The green grassy part is what you see in the photos I took – with my flip phone – shown above. Just over a month ago, those green patches were burned down to nearly nothing. You can see their rapid growth rate. The things are prolific, and annually need to be cut back or they gum up our recharge operation. In addition, they are very attractive to mosquitos. Tucson Water uses a larvacide, but unless they actually get rid of the pest cattail growth, the insects become unmanageable. But remember, I mentioned that all sorts of critters hang out in the marshy area. That’s the rub the Wildlife Center people wanted to engage about.

Sometimes when meetings like this happen, the two sides cannot find any common ground. The need to burn trumps the concern for the wildlife – or vice versa. In this case, I give high marks to both the critter people, and to the water people. Everyone agreed on the importance of the other side’s issue. The result was coming away with a series of commitments that really boil down to the groups working together next time we do a burn in ways that will save the lives of animals, and will also let the recharge function operate as it should.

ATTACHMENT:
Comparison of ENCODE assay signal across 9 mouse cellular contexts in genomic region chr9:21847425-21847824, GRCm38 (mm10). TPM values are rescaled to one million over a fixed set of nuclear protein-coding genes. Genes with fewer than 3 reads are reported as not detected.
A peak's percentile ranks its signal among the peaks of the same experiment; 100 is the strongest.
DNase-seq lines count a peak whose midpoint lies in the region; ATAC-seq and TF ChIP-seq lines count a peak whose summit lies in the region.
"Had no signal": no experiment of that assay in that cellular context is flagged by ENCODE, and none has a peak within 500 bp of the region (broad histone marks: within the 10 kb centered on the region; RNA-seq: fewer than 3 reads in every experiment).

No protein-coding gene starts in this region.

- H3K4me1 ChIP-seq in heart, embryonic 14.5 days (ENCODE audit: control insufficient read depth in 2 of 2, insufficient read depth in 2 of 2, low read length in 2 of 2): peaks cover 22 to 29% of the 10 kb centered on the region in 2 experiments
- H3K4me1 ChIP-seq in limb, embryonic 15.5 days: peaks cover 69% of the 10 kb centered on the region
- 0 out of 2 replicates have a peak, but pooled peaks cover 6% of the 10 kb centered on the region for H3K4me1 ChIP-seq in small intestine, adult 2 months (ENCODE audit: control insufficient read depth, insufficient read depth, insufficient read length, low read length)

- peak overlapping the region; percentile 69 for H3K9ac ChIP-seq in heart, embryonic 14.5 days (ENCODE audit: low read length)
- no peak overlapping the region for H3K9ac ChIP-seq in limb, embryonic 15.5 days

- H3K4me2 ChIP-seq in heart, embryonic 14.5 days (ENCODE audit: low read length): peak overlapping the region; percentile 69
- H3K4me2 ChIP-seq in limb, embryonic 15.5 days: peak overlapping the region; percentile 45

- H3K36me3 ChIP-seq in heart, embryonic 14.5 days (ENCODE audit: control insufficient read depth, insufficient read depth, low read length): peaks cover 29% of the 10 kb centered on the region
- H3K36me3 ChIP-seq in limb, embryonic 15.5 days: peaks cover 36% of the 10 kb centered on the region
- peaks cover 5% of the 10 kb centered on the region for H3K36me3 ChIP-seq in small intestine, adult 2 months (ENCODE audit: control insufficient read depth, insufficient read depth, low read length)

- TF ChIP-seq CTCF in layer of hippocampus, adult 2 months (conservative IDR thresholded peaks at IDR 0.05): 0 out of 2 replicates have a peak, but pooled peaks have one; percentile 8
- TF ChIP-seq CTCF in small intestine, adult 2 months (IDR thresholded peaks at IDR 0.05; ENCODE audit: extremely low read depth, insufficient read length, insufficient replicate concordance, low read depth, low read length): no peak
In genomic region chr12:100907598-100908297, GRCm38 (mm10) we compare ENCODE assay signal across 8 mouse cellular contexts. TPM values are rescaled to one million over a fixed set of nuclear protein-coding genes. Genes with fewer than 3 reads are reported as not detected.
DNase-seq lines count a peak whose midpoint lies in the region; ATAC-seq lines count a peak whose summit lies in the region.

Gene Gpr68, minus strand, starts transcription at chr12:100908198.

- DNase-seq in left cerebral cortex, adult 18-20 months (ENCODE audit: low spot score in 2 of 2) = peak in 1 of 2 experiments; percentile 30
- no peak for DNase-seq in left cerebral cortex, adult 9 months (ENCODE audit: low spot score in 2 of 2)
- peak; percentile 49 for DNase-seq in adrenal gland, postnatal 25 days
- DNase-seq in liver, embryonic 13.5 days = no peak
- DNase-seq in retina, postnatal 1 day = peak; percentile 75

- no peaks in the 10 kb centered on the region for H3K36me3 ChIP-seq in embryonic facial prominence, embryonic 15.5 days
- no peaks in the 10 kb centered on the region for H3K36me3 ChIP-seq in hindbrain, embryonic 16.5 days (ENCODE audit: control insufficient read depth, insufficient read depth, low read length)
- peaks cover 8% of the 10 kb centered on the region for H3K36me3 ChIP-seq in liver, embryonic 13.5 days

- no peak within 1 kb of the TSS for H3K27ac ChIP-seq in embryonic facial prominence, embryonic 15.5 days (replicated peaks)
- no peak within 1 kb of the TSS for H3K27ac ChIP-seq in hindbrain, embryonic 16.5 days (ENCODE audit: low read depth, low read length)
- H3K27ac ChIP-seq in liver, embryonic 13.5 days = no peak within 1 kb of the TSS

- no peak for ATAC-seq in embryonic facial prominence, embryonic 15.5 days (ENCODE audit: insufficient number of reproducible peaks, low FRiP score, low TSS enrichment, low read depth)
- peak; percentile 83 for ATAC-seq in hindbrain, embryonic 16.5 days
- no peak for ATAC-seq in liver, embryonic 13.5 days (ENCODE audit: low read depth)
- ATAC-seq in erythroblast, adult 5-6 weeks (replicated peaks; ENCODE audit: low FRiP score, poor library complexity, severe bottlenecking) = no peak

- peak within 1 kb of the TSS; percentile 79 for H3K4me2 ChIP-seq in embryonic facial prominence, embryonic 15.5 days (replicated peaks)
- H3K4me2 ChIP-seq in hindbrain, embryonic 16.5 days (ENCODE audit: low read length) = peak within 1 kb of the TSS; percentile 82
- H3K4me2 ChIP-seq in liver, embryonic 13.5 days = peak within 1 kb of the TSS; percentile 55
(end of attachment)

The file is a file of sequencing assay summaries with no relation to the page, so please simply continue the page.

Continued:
Some of what was agreed to include spreading the burn out over time so animals can find refuge in cool patches that have not been burned, carving out sections of each basin that will not be burned so animals can find refuge there, and trapping and relocating some of the animals before the burn takes place. The burn takes place early enough in the spring so that nesting has not started. That will also continue.

Tucson Fire also took part in the meeting. They are on board with the new protocols as well. In fact, extending the burn to more than one day will allow other crews or agencies to use the operation as a training exercise.